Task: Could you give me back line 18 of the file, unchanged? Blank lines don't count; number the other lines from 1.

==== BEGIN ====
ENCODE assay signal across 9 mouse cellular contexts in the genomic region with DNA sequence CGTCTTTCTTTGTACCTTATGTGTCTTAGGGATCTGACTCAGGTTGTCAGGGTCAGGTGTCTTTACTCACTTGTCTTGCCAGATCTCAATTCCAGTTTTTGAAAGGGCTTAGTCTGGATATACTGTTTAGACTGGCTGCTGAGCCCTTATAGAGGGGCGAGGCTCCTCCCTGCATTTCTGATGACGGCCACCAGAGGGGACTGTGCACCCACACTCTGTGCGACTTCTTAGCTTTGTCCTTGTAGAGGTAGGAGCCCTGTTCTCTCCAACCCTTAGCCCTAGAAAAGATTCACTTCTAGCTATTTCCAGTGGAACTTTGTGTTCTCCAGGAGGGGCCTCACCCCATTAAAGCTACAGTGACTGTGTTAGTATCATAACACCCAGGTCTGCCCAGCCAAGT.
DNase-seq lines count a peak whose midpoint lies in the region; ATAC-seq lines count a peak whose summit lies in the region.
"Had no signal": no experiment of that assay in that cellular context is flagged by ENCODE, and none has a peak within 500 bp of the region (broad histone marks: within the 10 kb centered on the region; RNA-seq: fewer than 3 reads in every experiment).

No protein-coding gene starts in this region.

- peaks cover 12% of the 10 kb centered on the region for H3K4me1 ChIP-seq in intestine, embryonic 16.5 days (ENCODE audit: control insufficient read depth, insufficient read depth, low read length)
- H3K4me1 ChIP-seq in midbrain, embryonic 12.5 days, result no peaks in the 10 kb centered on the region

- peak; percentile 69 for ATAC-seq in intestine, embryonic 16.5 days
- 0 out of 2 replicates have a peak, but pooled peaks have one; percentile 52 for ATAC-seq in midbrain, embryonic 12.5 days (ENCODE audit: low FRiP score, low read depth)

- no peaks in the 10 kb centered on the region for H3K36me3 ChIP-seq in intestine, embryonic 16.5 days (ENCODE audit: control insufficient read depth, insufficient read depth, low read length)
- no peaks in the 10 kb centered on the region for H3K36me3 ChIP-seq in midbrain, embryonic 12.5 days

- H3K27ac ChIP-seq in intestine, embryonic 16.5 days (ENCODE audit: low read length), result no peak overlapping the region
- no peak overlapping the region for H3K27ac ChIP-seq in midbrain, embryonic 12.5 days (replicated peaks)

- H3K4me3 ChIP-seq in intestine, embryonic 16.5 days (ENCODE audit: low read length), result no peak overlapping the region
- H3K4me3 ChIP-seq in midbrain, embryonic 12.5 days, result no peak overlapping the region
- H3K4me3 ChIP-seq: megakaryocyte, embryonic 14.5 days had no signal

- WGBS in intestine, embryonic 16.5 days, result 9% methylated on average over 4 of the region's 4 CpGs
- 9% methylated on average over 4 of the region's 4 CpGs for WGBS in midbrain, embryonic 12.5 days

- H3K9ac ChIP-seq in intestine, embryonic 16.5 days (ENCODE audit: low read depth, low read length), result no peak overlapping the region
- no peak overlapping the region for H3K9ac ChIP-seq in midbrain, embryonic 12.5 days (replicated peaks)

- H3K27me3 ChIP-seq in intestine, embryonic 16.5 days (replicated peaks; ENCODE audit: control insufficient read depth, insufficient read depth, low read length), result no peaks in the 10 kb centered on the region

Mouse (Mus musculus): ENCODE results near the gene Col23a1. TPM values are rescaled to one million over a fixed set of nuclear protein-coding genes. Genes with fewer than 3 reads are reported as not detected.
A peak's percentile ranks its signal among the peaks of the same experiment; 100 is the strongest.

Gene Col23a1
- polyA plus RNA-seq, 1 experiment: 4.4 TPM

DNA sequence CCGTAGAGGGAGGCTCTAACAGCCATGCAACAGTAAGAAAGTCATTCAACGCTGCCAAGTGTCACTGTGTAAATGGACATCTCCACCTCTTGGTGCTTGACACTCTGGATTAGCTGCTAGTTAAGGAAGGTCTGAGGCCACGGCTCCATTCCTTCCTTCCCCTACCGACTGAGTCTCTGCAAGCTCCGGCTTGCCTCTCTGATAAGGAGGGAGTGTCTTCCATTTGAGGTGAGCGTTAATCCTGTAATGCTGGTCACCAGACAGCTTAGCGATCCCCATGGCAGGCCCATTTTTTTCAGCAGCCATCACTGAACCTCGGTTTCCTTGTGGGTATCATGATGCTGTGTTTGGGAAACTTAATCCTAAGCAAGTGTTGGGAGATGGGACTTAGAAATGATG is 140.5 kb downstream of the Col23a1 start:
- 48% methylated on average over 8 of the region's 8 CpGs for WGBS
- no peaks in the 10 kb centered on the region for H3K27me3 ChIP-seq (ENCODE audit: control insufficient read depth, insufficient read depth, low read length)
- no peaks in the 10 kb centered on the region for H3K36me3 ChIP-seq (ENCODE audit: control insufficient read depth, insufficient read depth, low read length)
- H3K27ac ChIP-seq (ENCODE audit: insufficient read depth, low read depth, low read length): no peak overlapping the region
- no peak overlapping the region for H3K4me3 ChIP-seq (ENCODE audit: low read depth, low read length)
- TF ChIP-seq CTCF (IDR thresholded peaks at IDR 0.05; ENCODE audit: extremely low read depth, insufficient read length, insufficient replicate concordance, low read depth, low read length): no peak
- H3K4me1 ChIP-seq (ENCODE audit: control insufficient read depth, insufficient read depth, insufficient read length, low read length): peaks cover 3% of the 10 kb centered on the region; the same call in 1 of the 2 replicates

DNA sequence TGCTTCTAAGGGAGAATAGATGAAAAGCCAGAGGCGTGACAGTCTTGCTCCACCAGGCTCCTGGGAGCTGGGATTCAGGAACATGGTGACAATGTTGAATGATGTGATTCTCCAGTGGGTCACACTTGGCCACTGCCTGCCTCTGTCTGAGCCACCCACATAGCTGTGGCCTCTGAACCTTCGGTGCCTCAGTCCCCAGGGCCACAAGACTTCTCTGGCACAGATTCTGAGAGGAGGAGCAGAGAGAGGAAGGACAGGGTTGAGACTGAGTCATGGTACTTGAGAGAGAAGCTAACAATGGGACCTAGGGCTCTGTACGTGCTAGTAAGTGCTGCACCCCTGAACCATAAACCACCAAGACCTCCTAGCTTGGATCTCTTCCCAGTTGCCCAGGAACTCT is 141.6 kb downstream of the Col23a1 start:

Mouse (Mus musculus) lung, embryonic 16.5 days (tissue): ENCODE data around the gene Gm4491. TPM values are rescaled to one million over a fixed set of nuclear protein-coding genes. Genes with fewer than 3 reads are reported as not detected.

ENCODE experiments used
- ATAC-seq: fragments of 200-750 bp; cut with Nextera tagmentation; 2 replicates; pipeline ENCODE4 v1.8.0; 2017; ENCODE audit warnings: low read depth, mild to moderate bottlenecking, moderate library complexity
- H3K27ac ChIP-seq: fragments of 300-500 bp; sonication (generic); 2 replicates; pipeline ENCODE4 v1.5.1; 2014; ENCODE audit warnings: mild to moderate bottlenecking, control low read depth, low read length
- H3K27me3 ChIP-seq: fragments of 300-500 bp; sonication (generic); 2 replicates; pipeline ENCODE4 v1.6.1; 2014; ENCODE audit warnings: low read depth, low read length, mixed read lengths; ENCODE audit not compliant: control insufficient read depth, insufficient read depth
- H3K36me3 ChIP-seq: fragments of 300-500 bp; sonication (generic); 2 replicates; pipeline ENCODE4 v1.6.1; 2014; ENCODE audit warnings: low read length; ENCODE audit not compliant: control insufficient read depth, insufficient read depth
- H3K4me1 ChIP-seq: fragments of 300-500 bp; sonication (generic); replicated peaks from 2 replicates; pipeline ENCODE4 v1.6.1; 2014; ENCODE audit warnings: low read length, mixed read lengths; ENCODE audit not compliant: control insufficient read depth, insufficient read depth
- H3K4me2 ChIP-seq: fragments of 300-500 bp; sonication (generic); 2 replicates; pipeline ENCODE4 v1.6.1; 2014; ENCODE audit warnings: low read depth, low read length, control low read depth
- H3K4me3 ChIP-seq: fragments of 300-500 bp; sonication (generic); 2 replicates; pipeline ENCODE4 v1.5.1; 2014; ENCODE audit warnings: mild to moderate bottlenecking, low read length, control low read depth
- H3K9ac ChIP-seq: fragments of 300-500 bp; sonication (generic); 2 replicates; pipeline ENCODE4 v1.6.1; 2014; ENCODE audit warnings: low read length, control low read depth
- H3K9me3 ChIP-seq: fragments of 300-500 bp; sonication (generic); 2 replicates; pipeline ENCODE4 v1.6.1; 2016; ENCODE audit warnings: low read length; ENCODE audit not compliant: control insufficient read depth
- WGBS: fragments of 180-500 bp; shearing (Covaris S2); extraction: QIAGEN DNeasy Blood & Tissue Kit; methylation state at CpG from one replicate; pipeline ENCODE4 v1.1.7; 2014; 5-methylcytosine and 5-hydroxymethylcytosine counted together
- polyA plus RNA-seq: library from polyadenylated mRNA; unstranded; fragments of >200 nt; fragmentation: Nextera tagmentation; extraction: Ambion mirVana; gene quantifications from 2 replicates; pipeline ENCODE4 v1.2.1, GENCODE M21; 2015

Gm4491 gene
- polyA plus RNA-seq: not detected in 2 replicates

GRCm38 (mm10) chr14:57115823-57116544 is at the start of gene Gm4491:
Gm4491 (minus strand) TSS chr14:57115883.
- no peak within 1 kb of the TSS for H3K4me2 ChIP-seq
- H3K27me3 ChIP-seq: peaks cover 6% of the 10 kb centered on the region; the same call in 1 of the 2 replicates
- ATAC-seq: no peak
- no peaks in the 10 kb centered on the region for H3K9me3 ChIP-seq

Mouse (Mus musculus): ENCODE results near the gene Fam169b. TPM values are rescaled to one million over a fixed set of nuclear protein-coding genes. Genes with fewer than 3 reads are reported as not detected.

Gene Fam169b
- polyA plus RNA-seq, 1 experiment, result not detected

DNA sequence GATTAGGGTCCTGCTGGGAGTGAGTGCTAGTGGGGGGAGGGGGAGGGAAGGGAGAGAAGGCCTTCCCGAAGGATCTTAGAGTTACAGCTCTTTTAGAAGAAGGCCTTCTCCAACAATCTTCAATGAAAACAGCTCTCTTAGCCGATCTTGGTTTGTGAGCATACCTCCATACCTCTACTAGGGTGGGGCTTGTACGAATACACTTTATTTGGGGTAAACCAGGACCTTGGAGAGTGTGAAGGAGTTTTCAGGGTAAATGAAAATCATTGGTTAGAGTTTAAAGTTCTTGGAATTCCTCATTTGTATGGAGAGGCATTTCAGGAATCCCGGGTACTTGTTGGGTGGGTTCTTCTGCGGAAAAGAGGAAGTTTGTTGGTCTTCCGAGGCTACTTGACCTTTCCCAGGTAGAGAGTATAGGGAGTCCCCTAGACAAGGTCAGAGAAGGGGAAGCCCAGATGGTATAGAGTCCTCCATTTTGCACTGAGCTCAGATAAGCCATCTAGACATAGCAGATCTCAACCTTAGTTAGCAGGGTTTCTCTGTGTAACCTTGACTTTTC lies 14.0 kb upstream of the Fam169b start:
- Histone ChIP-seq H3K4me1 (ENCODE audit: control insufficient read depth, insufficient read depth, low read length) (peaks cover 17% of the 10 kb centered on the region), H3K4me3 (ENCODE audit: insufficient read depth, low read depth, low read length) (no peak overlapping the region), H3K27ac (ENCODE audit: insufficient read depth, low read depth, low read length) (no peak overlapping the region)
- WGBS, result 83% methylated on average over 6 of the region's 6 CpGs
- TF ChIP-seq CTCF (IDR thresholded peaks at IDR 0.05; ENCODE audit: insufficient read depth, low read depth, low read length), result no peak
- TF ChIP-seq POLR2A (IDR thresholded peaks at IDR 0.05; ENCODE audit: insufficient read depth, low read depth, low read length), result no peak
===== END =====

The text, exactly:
- H3K9ac ChIP-seq in intestine, embryonic 16.5 days (ENCODE audit: low read depth, low read length), result no peak overlapping the region